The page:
When we think of lawsuits and courtrooms, we imagine serious cases dealing with assault, theft, and murder. But there’s also such a thing as frivolous lawsuits, which are a lot more common than one would think. In fact, there are some people that totally abuse their privilege to sue. So, they’ve taken companies and individuals to court over the silliest little things and the most shocking thing of all is that in some cases, they’ve actually won. But in other circumstances, the courts didn’t see fit to coddle or humor these plaintiffs. So, check out these cases that will have you scratching your head.Pavel was in prison for murder but felt that God turned his back on him when He failed to answer his prayers. So, Pavel sued God for fraud, betrayal of trust, corruption and influence peddling. But the Timisoara court in western Romania dismissed the case quick and easy.
Eden was a former Israeli soldier and a refugee from Nazism. He was also considered the German Hugh Hefner. But he once sued a 19-year-old woman for being ageist after she turned him down back when he was 77 years old. But he later dropped the charges.
NY resident Trina Thompson sued Monroe College for $72,000, which was the cost of her tuition, in 2009 because she claimed the institute did not offer her enough help in finding a job after she graduated. She also claimed that it was due to her 2.7 GPA. Though a ruling was never disclosed, it’s likely she didn’t win.
Daniel Dukes’ family sued Sea World after he was killed while attempting to swim with a killer whale. Medical examiners found evidence that Dukes was pulled into the pool by the whale. The family claimed that the park should have posted public warnings that whales can kill.
In 2016, the man claimed that the game “Fallout 4” was so addicting that he lost his wife, his friends and even his job because he could stop playing. He asked for $7,000 in damages. No word on whether the judge ever ruled in his favor, but it’s highly unlikely.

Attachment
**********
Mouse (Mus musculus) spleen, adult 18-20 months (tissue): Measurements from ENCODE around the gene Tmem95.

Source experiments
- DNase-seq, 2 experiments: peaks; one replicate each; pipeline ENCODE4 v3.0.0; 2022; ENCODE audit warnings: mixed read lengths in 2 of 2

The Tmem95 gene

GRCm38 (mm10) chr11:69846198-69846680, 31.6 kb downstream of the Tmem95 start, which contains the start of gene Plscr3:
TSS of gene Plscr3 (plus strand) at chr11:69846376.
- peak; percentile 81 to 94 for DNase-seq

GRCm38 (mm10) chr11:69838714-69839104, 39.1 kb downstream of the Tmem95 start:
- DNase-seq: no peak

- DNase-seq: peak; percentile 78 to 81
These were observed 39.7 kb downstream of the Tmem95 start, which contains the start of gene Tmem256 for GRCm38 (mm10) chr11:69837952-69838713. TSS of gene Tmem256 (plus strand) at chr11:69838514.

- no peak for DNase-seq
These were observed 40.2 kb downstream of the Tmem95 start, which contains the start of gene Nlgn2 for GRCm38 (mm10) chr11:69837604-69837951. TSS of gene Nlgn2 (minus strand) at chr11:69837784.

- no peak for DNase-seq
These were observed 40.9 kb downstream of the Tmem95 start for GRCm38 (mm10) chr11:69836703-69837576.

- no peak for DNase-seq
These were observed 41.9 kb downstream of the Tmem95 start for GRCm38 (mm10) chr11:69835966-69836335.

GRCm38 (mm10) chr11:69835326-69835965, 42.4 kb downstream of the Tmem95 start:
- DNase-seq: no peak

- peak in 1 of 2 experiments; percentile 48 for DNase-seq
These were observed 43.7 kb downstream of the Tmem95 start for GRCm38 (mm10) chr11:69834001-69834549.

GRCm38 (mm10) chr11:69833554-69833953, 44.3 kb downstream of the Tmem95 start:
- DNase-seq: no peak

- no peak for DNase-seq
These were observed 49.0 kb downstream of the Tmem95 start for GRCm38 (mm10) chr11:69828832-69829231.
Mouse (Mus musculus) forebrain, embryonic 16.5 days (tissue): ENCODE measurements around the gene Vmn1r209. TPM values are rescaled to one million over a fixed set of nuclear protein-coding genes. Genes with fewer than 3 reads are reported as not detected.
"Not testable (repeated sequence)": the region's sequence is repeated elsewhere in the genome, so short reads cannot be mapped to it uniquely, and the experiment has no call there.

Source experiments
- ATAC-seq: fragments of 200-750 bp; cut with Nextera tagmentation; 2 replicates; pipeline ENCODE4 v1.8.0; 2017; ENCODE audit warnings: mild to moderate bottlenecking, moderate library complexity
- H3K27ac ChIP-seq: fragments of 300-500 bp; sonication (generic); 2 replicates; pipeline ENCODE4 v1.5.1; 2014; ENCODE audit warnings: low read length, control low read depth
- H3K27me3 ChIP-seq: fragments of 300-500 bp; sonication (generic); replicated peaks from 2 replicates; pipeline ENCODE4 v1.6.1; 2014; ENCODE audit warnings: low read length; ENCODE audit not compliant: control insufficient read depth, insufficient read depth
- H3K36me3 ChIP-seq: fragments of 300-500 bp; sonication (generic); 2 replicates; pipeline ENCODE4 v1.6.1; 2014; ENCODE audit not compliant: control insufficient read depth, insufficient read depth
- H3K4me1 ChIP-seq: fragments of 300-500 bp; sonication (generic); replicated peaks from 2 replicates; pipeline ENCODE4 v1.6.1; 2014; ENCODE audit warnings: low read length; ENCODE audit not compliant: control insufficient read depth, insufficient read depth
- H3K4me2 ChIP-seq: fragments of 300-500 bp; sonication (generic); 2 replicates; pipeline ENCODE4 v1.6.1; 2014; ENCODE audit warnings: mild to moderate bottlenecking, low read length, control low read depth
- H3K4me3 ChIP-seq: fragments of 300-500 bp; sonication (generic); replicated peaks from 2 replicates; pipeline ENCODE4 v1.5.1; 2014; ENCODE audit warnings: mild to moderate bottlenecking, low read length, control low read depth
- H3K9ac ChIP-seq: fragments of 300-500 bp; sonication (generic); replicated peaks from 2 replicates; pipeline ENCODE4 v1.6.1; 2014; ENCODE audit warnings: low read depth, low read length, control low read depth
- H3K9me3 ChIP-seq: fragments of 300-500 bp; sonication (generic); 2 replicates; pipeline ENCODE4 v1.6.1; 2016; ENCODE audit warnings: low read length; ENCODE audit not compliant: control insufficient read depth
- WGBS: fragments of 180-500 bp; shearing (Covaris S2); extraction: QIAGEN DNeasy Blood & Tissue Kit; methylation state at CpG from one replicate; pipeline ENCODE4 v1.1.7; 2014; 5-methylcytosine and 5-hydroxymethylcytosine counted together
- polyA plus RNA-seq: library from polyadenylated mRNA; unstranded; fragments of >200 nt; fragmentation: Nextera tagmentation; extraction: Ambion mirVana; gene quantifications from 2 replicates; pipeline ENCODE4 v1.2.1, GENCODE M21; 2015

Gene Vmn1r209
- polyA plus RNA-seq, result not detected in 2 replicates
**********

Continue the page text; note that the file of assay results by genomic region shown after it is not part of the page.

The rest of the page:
The suit suggested that Starbucks advertised 24-ounce ice drink beverages, but that the cup only has 14 ounces of fluid while the rest of the space is taken up by an excessive amount of ice. Pincus wanted $5 million on behalf of all customers who bought a cold drink over the past decade. Bust Starbucks spokeswoman Jaime Riley said the suit is without merit.
The California resident felt she was lied to about the high sugar contents, which was more than she expected. So, she sued Jelly Belly for “negligent misrepresentation and violations of California’s Consumer Legal Remedies Act among other things and has been looking for restitution ever since.
The California lawsuit claims Starbucks should pay him for the time Troester spent locking the doors after clocking out and closing. But attorney Blaine Evanson, who’s a pro at these types of wage-and-hour lawsuits, claimed no one would require the employer to pay the employee for an extra couple of seconds or minutes.
Daniel alleged that a box of Junior Mints was half-filled with air, despite the number of mints listed on the package. But Judge Naomi Reice Buchwald tossed the case out of court. But Daniel has unsuccessfully tried to appeal the ruling.
Bray sued Melbourne’s Saint James Hair Studio for about $30,000 citing an expense on wigs and humiliation after a colorist bleached her roots badly causing some of her hair to fall out. The court felt the amount was excessive, but they did award her $400 for her troubles.
Ratelband was 69 but claimed he looked 49 and that prospective Tinder dates were discriminating against him because of his age. So, he wanted to take 20 years off his profile. But sadly, his lawsuit was shot down by the court.
New York residents Mark and Christina Rotondo took their son to court after offering to pay over $1,000 to help him move out. It didn’t work, so they asked the court to order Michael to vacate their home and the judge ordered him to do so.